Last night was the viewing. The memorial service is this afternoon.
I have to say, my office is amazing. We're closed today in honor of Chuck and to make sure everyone can get to the memorial this afternoon. Everyone has been making sure everyone else is OK, recognizing it's not easy for any of us.
It's not that I like everyone here, but the people I am close to, they are friends, almost family at this point.
Last night wasn't a viewing in the sense of seeing him in a coffin, because he wasn't there. He's been cremated. It was a gathering to remember Chuck's life, to pay respects to the family.
When my grandmother passed away we had a viewing. It's the only one I've been to. I can't remember if it was what she wanted, or we organized it that way for all the friends and relatives. It was heart wrenching, and I was dreading the idea.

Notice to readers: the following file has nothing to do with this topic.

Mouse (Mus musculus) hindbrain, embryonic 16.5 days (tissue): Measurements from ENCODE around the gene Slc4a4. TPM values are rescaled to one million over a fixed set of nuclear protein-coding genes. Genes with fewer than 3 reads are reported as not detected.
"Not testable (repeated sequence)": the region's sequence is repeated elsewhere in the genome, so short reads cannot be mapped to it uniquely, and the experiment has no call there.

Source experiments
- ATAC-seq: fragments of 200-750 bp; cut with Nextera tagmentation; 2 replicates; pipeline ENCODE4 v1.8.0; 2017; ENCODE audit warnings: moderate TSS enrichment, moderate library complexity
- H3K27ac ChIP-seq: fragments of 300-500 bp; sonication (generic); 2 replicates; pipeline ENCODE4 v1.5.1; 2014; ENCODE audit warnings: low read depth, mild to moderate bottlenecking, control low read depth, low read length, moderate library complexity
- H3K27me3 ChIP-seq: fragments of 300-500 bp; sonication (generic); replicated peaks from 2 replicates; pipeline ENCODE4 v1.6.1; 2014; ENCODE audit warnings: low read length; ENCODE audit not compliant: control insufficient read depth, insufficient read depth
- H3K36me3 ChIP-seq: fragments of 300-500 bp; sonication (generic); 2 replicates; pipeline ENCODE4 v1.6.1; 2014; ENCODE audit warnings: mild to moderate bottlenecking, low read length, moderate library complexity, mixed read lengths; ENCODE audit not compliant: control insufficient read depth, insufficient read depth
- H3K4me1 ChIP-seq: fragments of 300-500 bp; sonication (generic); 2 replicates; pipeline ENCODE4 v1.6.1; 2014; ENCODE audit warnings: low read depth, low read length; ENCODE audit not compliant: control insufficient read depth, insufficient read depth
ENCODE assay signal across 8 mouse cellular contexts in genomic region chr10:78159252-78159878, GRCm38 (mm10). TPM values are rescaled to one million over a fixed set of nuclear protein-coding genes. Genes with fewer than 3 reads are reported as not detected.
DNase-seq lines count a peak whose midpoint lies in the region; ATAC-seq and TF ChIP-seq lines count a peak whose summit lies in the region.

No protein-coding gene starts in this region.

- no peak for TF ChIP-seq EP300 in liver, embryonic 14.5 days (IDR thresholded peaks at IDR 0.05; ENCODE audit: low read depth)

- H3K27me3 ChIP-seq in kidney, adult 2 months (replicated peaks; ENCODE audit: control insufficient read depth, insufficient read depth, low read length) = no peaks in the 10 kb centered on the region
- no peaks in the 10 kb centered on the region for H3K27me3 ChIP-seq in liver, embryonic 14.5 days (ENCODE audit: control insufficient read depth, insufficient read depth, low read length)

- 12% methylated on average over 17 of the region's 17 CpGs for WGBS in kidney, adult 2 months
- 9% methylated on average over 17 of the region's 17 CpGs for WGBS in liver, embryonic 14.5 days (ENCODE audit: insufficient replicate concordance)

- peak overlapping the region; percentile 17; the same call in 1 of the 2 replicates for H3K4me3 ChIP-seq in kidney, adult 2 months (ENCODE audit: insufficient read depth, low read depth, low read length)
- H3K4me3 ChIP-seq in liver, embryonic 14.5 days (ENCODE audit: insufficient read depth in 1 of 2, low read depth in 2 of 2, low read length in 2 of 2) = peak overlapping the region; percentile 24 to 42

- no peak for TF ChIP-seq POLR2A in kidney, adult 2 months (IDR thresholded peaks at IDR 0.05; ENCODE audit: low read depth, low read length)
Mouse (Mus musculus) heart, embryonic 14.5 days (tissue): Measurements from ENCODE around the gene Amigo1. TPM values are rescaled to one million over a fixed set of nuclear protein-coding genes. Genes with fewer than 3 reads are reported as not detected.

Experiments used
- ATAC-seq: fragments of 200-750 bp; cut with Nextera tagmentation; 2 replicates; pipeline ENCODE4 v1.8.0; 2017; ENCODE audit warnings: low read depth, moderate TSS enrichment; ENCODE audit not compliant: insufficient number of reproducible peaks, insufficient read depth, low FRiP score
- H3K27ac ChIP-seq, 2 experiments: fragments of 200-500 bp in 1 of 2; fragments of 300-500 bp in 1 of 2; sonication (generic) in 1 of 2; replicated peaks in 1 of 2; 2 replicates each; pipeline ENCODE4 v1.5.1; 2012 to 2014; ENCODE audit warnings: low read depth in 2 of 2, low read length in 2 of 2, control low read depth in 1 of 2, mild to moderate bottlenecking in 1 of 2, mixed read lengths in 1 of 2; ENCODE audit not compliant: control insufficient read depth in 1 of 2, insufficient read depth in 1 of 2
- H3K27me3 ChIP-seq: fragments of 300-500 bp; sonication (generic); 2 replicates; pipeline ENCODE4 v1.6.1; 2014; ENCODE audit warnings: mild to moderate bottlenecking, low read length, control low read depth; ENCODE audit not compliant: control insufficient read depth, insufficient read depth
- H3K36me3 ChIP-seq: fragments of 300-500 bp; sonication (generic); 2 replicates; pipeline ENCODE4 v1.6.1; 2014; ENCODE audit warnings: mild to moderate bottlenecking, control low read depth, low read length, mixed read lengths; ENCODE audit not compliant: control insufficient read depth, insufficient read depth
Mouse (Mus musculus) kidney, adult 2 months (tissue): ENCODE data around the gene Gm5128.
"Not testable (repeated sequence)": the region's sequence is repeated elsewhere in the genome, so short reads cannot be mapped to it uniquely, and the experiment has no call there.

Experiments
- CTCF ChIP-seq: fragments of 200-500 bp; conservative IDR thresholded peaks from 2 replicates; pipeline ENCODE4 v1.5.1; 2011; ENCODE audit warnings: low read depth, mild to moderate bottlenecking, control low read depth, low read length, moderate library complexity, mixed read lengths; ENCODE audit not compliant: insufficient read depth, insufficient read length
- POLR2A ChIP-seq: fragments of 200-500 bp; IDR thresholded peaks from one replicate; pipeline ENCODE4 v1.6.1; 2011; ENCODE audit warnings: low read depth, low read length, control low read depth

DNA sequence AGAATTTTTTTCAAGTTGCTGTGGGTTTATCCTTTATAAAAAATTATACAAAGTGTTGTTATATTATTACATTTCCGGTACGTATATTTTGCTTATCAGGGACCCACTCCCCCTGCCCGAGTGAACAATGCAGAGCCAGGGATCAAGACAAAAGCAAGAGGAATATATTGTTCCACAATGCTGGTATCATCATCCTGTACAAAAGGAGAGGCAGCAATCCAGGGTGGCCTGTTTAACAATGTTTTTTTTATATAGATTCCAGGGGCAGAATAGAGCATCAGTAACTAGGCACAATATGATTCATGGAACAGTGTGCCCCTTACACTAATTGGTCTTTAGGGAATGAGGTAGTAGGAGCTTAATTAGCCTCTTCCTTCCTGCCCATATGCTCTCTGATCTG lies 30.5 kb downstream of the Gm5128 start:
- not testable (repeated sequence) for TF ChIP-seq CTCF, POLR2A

But last night, while it was at a funeral home, was both light and heavy.
There were boards full of pictures of him and his family. There was a slide show running. I saw that and thought, "Oh, no, this is going to make me cry even more."
It was hard to see some of those pictures. His parents have outlived him, as has his grandmother. They were all there - in pictures and in the room. This squeezes my heart so immensely. Who ever expects to outlive a child, much less a grandchild?
But it was also amazingly helpful. When you didn't have anything to say, or didn't want to say anything, because you knew you would cry, you could just watch the wall.
You'd be in a very heavy moment, a group of you together, and then suddenly a shot of Chuck from the 80s, with feathered hair and tight Op shorts, and big glasses would come on the screen. One person would point, and you'd all look up.
And at some of those pictures, you couldn't help but laugh.
Throughout the evening his wife had Springsteen playing in the background.
He was his favorite.